My cousins Lisa and Michelle came to visit me for a few days last week.
–Very nice, you say. Been there, done that. Don’t families just do this sort of thing?
What if I told you that they left their families and busy schedules in Chicago and the Philadelphia area, respectively, to visit me here in Serbia? That they’ve never been here before, and that they don’t know another living soul besides me who lives in this part of the world? And that they’re not exactly my cousins in the strict definition of the term?
Michelle and Lisa came here on a mission motivated by love. Though we’re only distant blood relations (their grandmother and mine were first cousins), we’re bonded by history, our devoted interest in the story of our family, and a time-honored friendship. Michelle’s father Helmut (godfather to both Lisa and myself), Lisa’s dad Ewald (much-beloved Onkel to Michelle and me), and my father Phillipp (their late ‘Onkel Phil’) were all part of the last generation of Karbieners/Karbiners born in the Vojvodina town of Sekitsch. The family lines had remained in this small town from 1786 to 1944, when the ethnic German residents of Vojvodina were expelled from their homes. Homeless and homelandless, our family was torn apart by physical separation, forced labor, disease, starvation, and torture. Surviving against all odds, these young men and their parents eventually emigrated to America (Helmut and Ewald in 1950, my father in 1955) with little more than a vision of a bright future there.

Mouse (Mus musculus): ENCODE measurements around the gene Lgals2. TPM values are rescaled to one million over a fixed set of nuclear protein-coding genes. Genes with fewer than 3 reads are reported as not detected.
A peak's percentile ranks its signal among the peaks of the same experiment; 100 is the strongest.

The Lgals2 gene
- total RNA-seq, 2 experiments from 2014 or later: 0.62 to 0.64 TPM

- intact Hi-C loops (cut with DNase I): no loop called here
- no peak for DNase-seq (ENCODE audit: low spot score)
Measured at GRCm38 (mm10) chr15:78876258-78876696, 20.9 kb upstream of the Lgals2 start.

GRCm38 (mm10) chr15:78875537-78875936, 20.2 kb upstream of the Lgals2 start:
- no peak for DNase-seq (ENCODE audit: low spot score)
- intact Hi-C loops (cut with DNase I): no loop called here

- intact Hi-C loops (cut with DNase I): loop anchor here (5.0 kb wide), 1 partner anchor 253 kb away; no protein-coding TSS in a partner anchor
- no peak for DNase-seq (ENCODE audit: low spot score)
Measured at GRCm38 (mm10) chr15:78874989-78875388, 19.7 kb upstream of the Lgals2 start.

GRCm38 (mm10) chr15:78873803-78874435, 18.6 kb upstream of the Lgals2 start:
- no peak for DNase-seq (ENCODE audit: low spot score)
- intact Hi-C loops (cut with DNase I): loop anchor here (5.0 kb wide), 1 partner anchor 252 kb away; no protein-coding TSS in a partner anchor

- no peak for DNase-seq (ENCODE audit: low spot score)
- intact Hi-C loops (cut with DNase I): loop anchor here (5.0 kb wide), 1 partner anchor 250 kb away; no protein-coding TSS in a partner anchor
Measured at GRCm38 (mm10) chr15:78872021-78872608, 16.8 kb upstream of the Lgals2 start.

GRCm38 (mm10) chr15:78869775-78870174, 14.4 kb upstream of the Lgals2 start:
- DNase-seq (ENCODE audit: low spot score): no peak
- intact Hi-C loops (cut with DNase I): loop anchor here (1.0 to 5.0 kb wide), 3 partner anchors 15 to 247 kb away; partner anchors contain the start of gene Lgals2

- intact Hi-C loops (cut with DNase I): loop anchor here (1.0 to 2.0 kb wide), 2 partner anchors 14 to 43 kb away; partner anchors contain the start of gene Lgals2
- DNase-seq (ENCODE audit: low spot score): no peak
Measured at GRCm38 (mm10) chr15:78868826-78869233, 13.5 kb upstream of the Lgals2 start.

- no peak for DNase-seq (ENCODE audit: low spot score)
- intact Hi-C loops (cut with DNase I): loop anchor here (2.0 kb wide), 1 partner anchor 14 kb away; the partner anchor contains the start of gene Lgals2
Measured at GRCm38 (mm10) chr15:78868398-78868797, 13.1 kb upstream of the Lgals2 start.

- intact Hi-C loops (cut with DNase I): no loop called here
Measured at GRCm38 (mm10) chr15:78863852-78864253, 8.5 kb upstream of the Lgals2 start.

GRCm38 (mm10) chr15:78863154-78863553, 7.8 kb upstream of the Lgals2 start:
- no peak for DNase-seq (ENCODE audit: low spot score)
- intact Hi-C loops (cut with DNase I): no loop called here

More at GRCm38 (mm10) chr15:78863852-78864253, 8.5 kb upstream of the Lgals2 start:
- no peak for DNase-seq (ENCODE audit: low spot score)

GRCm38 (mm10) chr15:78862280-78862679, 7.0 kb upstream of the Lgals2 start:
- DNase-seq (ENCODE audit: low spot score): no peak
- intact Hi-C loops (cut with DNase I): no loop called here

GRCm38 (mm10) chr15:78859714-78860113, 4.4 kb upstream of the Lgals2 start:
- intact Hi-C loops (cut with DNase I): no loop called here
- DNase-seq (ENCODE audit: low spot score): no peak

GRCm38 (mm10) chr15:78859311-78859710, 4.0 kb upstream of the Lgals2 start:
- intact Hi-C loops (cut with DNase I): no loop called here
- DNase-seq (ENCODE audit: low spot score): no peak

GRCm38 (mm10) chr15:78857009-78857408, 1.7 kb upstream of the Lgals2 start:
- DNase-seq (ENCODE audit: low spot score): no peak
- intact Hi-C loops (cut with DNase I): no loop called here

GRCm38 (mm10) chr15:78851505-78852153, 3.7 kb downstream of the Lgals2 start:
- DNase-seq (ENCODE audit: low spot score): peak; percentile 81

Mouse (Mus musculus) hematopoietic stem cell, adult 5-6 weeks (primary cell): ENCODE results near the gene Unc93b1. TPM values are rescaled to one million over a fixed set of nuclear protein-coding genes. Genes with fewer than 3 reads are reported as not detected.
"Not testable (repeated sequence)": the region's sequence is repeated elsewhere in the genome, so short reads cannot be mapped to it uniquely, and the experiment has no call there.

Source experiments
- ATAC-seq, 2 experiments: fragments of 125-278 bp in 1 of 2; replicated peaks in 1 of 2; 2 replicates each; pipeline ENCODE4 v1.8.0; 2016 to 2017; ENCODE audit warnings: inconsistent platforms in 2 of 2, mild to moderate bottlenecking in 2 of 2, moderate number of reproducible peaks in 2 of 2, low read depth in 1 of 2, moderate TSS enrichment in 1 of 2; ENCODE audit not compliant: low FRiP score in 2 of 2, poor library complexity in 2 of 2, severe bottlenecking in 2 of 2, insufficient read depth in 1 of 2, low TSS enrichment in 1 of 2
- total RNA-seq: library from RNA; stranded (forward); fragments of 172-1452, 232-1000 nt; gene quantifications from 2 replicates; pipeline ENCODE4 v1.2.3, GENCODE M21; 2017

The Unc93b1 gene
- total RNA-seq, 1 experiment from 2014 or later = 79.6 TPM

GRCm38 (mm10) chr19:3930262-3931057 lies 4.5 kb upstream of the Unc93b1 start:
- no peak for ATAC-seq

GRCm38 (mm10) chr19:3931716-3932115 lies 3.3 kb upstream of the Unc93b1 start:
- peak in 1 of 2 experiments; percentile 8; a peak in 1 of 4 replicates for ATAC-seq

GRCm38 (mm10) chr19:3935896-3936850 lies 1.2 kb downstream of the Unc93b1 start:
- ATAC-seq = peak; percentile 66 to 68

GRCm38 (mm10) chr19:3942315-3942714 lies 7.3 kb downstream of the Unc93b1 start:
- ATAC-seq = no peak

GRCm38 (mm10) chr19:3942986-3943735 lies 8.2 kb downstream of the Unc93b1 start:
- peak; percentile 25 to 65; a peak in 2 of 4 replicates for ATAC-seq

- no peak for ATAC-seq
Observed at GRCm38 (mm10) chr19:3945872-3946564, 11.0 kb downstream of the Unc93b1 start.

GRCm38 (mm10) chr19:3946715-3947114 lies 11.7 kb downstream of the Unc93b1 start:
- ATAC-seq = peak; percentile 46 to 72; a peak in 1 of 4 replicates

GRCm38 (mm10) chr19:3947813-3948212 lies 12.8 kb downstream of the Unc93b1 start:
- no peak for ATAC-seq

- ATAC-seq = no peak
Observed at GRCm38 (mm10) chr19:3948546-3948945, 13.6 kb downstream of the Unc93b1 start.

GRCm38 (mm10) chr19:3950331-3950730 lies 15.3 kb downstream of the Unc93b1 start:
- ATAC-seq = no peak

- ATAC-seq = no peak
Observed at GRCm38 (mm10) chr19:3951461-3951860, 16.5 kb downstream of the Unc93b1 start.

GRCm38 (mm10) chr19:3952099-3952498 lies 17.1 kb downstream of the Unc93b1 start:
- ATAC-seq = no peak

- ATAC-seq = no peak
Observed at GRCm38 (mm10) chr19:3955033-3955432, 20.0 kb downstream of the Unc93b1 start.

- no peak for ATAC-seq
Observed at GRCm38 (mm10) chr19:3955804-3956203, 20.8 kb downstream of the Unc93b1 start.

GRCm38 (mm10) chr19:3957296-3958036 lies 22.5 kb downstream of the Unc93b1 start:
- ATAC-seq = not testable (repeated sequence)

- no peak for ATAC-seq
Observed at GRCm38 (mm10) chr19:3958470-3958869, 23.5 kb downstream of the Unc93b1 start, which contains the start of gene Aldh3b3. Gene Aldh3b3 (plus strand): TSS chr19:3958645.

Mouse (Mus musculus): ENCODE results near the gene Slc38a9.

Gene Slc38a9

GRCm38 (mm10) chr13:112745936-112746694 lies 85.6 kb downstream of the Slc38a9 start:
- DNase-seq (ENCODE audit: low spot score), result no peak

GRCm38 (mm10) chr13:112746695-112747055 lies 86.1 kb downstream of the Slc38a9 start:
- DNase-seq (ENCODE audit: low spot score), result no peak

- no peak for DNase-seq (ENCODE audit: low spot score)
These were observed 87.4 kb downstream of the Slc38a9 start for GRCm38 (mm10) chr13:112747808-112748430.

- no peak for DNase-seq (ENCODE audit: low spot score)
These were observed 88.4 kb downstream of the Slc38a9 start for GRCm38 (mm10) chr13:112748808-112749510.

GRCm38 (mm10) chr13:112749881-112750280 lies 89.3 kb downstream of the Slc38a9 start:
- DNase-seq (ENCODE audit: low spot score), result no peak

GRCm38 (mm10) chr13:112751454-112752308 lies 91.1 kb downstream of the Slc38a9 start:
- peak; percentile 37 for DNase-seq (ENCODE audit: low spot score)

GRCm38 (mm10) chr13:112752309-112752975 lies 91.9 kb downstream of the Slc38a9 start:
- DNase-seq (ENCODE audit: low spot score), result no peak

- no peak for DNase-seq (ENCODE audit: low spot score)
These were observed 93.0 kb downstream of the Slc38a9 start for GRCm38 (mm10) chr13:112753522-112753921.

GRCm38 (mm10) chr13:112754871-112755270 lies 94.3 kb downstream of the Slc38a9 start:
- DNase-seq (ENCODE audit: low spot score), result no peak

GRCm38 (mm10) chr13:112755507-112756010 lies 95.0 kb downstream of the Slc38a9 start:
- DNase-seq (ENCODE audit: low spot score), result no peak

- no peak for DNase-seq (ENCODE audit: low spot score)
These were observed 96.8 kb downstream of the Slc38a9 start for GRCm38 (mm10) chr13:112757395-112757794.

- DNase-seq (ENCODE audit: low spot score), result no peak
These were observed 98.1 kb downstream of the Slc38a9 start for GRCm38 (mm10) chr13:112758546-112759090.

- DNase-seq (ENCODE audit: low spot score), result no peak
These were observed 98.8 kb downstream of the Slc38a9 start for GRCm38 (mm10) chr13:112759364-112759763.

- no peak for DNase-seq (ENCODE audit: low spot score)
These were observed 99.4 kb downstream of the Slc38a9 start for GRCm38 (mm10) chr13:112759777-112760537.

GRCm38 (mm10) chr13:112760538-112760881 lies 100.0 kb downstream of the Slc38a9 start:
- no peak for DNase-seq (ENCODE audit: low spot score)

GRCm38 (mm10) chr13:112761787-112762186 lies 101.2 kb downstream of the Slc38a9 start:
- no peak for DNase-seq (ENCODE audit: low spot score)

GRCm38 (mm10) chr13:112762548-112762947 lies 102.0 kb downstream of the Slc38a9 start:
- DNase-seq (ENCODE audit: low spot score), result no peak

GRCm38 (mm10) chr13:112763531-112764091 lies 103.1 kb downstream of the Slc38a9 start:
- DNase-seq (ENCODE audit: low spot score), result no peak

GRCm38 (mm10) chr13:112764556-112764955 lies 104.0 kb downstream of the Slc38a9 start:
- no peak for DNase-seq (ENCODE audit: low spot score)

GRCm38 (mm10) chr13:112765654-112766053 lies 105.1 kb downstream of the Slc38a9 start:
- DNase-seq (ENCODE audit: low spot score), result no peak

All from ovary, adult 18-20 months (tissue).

Though they had lost nearly all of their worldly possessions and now faced a challenging reassessment of their cultural identity, surviving Danube-Swabians quickly tried to re-establish what had always been at the core of their communities: family and the bonds of friendship. The new American émigrés were only too happy to find each other alive and well, and took comfort in settling within close proximity of each other in the Ridgewood/Glendale/Middle Village straddling Brooklyn and Queens. Families lived together (my grandparents, for example, lived in the apartment below ours) and worked together at knitting mills and meat-packing plants, like Tru-Fit and Merkel’s in Brooklyn. And when we firstborns came along, we too developed bonds and friendships while frequenting the German-Hungarian Soccer Club, Niederstein’s, Plattdeutsche Park Restaurant, and of course our own elaborate house parties. Now that I have been living in Vojvodina for a few months, I see that our parents tried to surround us with the comforts they had known ‘back home,’ particularly the food: cremebitte, bundt cakes, dobosch tortes, and apfel strudel were among the treats served at our birthdays (though all we kids really wanted was a Carvel cake).